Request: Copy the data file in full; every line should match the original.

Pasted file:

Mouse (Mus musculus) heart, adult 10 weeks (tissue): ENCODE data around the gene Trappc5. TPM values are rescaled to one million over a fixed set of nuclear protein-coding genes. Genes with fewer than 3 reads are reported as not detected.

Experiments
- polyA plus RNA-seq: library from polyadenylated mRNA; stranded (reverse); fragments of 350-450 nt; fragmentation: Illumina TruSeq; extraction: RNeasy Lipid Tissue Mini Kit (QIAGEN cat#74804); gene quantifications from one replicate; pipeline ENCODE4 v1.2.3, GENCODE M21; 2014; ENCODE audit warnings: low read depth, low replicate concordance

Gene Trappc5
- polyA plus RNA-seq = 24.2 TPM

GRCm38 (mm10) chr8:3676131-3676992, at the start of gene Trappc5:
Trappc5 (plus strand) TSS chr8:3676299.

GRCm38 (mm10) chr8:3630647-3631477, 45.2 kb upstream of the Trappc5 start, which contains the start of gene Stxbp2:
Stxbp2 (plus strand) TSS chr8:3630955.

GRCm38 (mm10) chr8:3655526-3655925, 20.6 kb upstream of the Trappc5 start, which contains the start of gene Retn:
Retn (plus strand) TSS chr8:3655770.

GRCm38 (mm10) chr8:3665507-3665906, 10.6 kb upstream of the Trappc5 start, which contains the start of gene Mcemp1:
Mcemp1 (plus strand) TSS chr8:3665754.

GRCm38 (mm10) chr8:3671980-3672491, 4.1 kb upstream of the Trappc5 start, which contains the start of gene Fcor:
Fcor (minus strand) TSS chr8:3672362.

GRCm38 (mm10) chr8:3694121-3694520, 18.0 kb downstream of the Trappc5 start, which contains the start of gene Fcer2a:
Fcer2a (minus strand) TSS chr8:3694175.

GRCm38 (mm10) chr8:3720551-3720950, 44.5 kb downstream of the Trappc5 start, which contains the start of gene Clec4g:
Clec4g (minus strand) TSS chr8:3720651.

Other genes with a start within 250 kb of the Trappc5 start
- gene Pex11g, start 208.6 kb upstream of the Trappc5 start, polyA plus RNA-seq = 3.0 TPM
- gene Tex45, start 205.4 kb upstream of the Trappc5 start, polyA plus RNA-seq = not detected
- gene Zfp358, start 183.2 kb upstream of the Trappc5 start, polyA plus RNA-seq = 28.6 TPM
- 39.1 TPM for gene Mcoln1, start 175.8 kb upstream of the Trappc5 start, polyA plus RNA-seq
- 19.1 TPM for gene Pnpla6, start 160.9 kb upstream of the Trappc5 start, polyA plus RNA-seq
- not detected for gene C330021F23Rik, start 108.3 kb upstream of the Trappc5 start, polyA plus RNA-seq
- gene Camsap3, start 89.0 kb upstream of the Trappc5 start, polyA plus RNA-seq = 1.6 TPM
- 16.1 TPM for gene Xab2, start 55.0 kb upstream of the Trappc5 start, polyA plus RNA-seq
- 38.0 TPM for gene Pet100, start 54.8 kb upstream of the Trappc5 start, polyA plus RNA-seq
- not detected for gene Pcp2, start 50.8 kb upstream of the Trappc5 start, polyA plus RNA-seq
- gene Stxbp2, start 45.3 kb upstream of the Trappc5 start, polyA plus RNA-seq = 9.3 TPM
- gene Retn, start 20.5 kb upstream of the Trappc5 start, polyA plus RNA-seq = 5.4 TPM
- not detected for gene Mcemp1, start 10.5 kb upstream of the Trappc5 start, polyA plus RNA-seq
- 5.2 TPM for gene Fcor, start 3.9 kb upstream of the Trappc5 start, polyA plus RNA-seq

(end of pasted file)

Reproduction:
Mouse (Mus musculus) heart, adult 10 weeks (tissue): ENCODE data around the gene Trappc5. TPM values are rescaled to one million over a fixed set of nuclear protein-coding genes. Genes with fewer than 3 reads are reported as not detected.

Experiments
- polyA plus RNA-seq: library from polyadenylated mRNA; stranded (reverse); fragments of 350-450 nt; fragmentation: Illumina TruSeq; extraction: RNeasy Lipid Tissue Mini Kit (QIAGEN cat#74804); gene quantifications from one replicate; pipeline ENCODE4 v1.2.3, GENCODE M21; 2014; ENCODE audit warnings: low read depth, low replicate concordance

Gene Trappc5
- polyA plus RNA-seq = 24.2 TPM

GRCm38 (mm10) chr8:3676131-3676992, at the start of gene Trappc5:
Trappc5 (plus strand) TSS chr8:3676299.

GRCm38 (mm10) chr8:3630647-3631477, 45.2 kb upstream of the Trappc5 start, which contains the start of gene Stxbp2:
Stxbp2 (plus strand) TSS chr8:3630955.

GRCm38 (mm10) chr8:3655526-3655925, 20.6 kb upstream of the Trappc5 start, which contains the start of gene Retn:
Retn (plus strand) TSS chr8:3655770.

GRCm38 (mm10) chr8:3665507-3665906, 10.6 kb upstream of the Trappc5 start, which contains the start of gene Mcemp1:
Mcemp1 (plus strand) TSS chr8:3665754.

GRCm38 (mm10) chr8:3671980-3672491, 4.1 kb upstream of the Trappc5 start, which contains the start of gene Fcor:
Fcor (minus strand) TSS chr8:3672362.

GRCm38 (mm10) chr8:3694121-3694520, 18.0 kb downstream of the Trappc5 start, which contains the start of gene Fcer2a:
Fcer2a (minus strand) TSS chr8:3694175.

GRCm38 (mm10) chr8:3720551-3720950, 44.5 kb downstream of the Trappc5 start, which contains the start of gene Clec4g:
Clec4g (minus strand) TSS chr8:3720651.

Other genes with a start within 250 kb of the Trappc5 start
- gene Pex11g, start 208.6 kb upstream of the Trappc5 start, polyA plus RNA-seq = 3.0 TPM
- gene Tex45, start 205.4 kb upstream of the Trappc5 start, polyA plus RNA-seq = not detected
- gene Zfp358, start 183.2 kb upstream of the Trappc5 start, polyA plus RNA-seq = 28.6 TPM
- 39.1 TPM for gene Mcoln1, start 175.8 kb upstream of the Trappc5 start, polyA plus RNA-seq
- 19.1 TPM for gene Pnpla6, start 160.9 kb upstream of the Trappc5 start, polyA plus RNA-seq
- not detected for gene C330021F23Rik, start 108.3 kb upstream of the Trappc5 start, polyA plus RNA-seq
- gene Camsap3, start 89.0 kb upstream of the Trappc5 start, polyA plus RNA-seq = 1.6 TPM
- 16.1 TPM for gene Xab2, start 55.0 kb upstream of the Trappc5 start, polyA plus RNA-seq
- 38.0 TPM for gene Pet100, start 54.8 kb upstream of the Trappc5 start, polyA plus RNA-seq
- not detected for gene Pcp2, start 50.8 kb upstream of the Trappc5 start, polyA plus RNA-seq
- gene Stxbp2, start 45.3 kb upstream of the Trappc5 start, polyA plus RNA-seq = 9.3 TPM
- gene Retn, start 20.5 kb upstream of the Trappc5 start, polyA plus RNA-seq = 5.4 TPM
- not detected for gene Mcemp1, start 10.5 kb upstream of the Trappc5 start, polyA plus RNA-seq
- 5.2 TPM for gene Fcor, start 3.9 kb upstream of the Trappc5 start, polyA plus RNA-seq